President of the International Court of Justice, Judge Peter Tomka, informed the United Nations General Assembly that over the last 12 months the Court had “continued to fulfil its role as the international community of States’ forum of choice for the peaceful settlement of every kind of international dispute over which it has jurisdiction”. He added that the Court had “made every effort to meet the expectations of the parties appearing before it in a timely manner” and noted in that regard that, “since the Court has been able to clear its backlog of cases, States thinking of submitting cases to the principal judicial organ of the United Nations can be confident that, as soon as they have finished their written exchanges, the Court will be able to move to the hearings without delay.”
|The International Court of Justice has more than doubled its work rate since 1990 (ICJ Press Release 2012/27, 28 September 2012)|
H.E. Judge Peter Tomka, President of the International Court of Justice (ICJ) noted in his address before the United Nations member states at the “high-level meeting on the rule of law” on 24 September 2012 that “bringing a dispute before the Court usually contributes to defusing tensions between States, in particular in situations of competing claims to sovereignty or maritime zones”. President Tomka noted, “If the Parties are unable to resolve such matters through negotiation to their satisfaction or find a creative solution, such as joint management and exploitation régimes, the Court remains available to assist them by adjudicating the dispute on the strength of their legal arguments and evidence in accordance with international law.”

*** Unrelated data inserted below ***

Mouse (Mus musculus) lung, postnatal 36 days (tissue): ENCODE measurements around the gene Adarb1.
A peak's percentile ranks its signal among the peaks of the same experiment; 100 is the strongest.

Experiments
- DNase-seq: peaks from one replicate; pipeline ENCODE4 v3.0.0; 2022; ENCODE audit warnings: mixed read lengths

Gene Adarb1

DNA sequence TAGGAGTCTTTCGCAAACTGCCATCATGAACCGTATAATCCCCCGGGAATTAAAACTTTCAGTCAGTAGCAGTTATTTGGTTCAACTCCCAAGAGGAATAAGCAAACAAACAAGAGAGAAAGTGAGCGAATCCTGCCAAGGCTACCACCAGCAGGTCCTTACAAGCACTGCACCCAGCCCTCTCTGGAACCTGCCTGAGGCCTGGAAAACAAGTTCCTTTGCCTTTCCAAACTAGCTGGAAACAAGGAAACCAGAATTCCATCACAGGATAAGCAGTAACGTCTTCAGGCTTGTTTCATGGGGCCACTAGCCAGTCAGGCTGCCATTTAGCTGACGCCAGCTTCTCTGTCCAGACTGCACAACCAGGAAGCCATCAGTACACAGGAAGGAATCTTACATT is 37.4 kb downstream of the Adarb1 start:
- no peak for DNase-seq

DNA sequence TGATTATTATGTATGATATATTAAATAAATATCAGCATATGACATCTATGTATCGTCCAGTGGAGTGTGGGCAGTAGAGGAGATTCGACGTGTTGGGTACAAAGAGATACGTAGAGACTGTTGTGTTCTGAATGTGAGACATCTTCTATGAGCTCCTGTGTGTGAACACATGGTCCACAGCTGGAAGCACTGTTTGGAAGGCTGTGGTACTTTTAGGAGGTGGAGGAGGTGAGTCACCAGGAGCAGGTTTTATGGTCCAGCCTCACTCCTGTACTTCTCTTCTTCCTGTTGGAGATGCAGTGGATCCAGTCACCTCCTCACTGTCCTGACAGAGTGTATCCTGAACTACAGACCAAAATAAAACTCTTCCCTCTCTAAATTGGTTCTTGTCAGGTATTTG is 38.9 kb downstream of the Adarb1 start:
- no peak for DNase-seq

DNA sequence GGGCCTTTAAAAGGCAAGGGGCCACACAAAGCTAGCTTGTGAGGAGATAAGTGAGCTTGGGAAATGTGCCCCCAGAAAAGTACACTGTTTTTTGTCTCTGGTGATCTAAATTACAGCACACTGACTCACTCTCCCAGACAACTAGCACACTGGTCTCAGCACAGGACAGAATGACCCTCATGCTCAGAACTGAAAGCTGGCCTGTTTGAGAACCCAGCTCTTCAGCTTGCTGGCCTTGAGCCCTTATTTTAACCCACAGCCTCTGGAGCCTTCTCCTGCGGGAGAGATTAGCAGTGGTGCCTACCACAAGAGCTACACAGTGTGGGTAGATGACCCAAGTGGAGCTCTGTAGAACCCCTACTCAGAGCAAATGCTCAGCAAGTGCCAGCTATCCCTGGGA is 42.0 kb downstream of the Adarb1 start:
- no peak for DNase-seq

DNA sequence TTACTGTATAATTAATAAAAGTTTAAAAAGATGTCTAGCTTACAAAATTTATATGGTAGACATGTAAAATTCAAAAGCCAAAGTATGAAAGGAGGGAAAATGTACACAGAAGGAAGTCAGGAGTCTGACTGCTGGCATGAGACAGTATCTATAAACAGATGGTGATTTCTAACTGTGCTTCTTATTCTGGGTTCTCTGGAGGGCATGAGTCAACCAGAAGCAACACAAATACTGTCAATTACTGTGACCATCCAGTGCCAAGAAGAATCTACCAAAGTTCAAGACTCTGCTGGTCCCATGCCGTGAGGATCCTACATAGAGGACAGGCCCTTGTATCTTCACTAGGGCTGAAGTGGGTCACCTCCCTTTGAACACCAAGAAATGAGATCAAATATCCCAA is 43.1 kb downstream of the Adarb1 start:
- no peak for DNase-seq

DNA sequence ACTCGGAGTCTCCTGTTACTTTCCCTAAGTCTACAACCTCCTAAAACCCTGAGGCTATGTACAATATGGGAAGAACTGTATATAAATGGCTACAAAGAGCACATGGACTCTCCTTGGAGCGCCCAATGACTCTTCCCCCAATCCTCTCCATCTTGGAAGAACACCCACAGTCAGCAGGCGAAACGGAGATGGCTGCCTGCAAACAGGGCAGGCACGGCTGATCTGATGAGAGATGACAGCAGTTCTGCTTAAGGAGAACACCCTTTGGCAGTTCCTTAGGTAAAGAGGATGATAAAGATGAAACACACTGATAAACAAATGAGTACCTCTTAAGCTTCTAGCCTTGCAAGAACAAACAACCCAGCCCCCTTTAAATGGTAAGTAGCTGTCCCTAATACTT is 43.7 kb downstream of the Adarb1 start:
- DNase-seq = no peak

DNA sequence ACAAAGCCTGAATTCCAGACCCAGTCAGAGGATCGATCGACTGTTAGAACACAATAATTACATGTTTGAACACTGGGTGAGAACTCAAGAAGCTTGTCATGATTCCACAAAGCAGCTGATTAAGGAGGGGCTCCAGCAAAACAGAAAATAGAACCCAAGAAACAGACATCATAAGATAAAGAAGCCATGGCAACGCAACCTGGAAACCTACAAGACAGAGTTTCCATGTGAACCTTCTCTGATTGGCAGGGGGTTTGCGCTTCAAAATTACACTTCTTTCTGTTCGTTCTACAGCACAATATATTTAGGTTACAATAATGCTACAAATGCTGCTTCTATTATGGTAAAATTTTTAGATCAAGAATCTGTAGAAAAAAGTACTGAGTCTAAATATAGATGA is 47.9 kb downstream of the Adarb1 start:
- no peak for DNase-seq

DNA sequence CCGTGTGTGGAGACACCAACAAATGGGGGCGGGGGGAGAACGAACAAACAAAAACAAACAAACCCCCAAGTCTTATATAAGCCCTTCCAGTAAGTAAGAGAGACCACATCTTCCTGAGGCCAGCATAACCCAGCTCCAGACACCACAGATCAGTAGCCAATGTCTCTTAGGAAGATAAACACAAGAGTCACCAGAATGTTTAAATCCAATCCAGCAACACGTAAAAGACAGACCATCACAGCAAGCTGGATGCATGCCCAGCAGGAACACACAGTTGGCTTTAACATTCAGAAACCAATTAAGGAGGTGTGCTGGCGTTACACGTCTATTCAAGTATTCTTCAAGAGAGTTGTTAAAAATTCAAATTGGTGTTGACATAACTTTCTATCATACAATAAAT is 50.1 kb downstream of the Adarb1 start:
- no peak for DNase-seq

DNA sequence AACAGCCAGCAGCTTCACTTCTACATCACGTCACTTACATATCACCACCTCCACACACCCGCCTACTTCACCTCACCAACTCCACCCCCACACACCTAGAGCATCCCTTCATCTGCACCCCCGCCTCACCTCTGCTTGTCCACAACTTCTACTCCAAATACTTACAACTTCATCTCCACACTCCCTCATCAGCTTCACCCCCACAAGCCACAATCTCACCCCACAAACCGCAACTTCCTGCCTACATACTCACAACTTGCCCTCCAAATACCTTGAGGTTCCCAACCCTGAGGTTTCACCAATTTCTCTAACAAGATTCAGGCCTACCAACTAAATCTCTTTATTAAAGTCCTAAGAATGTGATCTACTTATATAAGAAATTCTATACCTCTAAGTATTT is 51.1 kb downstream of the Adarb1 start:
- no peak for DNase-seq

|UN employees sentenced by Myanmar court for Rakhine violence (UN News, 27 August 2012)|
One employee of the Office of the UN High Commissioner for Refugees (UNHCR), one of the World Food Programme (WFP), and another person working for UNHCR’s partner organization were sentenced at a court in Maungdaw, in the westernmost part of Myanmar.
Addressing the media at UN Headquarters in New York, UN spokesperson Martin Nesirky said that no further information was provided by the local authorities to UN officials in Myanmar’s capital, Yangon. “The UN has consistently held that formal and precise charges would need to be provided to us before action is taken by the Myanmar authorities,” Mr. Nesirky said. “We would like to indicate that the detained staff should be treated in accordance with all the applicable international conventions and immunities they may be entitled to.”
|A 'test case of ASEAN's ability to forge consensus' (Today, 3 August 2012)|